Often, living in a big city, nature has to be compromised and created. In other words, nature trails are paved, and paths are forced to their destination. Their use is designed for a specific group of people. Despite the history of Reddie Point Park, it is clear that this park is intended explicitly for fishers, runners, and retirees with pet dogs. Quite a simple relaxation.
My favorite part would be the lake at the entrance of the park. The water is still. It looks like glass, reflecting the trees and the sky. If you walk down the bank, the water is so clear you can see the entirety of the thriving ecosystem beneath the surface. I only wish I had a canoe to float out to the lake center to see the depths. God knows what I’d discover.
A small trail from the parking lot leads you to a tabby-stone-filled shoreline of the St. John’s River. Across the river is a large plant, and in further distance, one can spot massive cranes designed to load containers onto cargo ships.
While visiting, I spotted a group of people with binoculars studying the surrounding trees. I had never seen a birding group before. It was interesting to see this form of hobby come to life. I’m sure the birds put on their best performance because the “oooos” and “ahhhhs” were laughable.
The long pier that extends out over the St. John’s River is the best place to go if you want to witness the bending river. Unfortunately, if you aren’t there when the park opens, you’ll have to deal with the abundance of fishermen overtaking the pier.
Reddie Point Park is a 102-acre nature park located behind a group of subdivisions. The most significant part about this park is that it rests where the St. John River bends. You can spot this clear from the long pier. On a positive aspect, the park is relaxing, family-friendly, and offers a gorgeous, inviting river view. Negatively, the park provides nothing for true hikers and nature buffs like me. The hiking trails are too easy and only showcase the exact nature you find in your backyard. The pier is overcrowded with fishers from the time the park opens until it closes. Would I recommend this park? To lovers, dog owners, families, and fishers, yes. Other than that, you’d be highly disappointed for adventurous excitement.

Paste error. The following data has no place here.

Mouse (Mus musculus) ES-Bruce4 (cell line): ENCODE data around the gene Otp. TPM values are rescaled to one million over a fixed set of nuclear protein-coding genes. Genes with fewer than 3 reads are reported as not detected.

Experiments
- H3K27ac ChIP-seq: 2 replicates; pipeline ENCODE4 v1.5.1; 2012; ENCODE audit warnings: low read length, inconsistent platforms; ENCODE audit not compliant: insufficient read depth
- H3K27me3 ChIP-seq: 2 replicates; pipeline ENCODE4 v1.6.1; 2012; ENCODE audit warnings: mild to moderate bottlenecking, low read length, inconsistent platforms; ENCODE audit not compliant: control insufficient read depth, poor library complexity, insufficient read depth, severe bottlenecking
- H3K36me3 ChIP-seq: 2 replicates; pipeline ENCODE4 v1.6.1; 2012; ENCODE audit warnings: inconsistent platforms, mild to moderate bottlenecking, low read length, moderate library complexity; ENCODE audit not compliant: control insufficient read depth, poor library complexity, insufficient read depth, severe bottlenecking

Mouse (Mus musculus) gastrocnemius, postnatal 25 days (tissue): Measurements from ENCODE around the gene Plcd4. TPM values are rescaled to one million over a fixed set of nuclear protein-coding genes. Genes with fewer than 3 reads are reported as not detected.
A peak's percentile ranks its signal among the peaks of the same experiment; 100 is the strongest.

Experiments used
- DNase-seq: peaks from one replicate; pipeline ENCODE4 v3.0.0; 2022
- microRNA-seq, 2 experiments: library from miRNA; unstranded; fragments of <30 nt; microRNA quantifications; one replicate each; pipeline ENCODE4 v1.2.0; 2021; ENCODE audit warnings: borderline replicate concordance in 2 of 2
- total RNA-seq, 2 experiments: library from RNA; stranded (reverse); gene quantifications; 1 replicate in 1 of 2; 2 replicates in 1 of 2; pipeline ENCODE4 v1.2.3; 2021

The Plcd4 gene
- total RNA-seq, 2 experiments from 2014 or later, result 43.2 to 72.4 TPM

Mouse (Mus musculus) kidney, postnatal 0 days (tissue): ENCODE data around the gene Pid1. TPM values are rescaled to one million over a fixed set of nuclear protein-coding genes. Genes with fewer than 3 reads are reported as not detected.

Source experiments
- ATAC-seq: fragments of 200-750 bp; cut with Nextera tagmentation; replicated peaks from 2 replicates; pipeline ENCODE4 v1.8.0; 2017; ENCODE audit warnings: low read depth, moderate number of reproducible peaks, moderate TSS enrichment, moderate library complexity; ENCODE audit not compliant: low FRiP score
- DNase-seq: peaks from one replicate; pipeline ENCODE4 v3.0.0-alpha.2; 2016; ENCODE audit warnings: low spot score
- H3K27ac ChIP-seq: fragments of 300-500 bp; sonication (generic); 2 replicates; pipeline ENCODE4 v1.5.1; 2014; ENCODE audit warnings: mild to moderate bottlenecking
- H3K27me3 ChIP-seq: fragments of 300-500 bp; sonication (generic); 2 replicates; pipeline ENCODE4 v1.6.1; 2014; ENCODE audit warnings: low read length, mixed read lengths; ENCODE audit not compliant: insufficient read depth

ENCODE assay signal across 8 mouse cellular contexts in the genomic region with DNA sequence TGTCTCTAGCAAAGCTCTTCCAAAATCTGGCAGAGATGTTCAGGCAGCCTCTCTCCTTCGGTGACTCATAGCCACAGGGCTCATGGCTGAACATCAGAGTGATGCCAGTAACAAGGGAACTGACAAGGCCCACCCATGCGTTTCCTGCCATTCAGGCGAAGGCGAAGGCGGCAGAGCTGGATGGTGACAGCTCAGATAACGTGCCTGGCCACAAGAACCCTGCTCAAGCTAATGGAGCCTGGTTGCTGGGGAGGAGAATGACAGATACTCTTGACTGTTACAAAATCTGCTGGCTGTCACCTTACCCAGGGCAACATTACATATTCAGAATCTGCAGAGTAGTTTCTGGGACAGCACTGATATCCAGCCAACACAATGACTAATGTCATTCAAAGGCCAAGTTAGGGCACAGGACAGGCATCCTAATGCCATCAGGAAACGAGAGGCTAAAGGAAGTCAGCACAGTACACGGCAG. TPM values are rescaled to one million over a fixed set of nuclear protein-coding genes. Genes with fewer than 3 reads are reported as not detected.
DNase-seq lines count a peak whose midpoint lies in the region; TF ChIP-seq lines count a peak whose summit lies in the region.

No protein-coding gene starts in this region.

In my imagination, when I think of historical ruins, I think of a fascinating testimony in the time of an event that took place. It’s fun to put the ruins back together in your mind and imagine the people who inhabited the ruins. This was the case when I visited Fort Clinch. I imagined the Confederate army scrambling around, preparing for the Union soldiers to go to war against each other. At the Dungeness ruins on Cumberland Island, I’d imagine the Carnegie family living their best lives on an exotic island. At the textile mill ruins at Sweetwater State Park in Atlanta, Georgia, I can see the workers toiling night and day to meet the growing demands of the industry. I realized something about these ruins. The atmosphere and surroundings of these helped sell the story of the past. Ruins are designed to tell their own stories. It is a disappointment when they are tampered with with modern technology to appear ruined. The polished upgrade ruins the story. I have seen two recent examples of this: The Castillo de San Marco fort in St. Augustine, Florida, and the Horton House in Jekyll Island, Georgia.
The Castillo de San Marco fort looks fantastic on the outside. It has that old-world look with the greyish rough high walls, the cannons peering over the top edge of the fort, the American flag waving proudly in the breeze. You would think at any moment, one would hear the sound of cannon fire, and the battle would be on, but that isn’t the case on the inside. The first time I went inside the fort, I was disappointed that it looked like some theme park at Disney. The worst of it was the installation of modern bathrooms and food venues in the fort’s rooms. They used the fort as a prop to use capitalism to make money off of its historical importance. I’ve been to forts in the southern part of this country. I’ve never seen anything like this. They stole the natural beauty of a historical landmark and turned it into a carnival.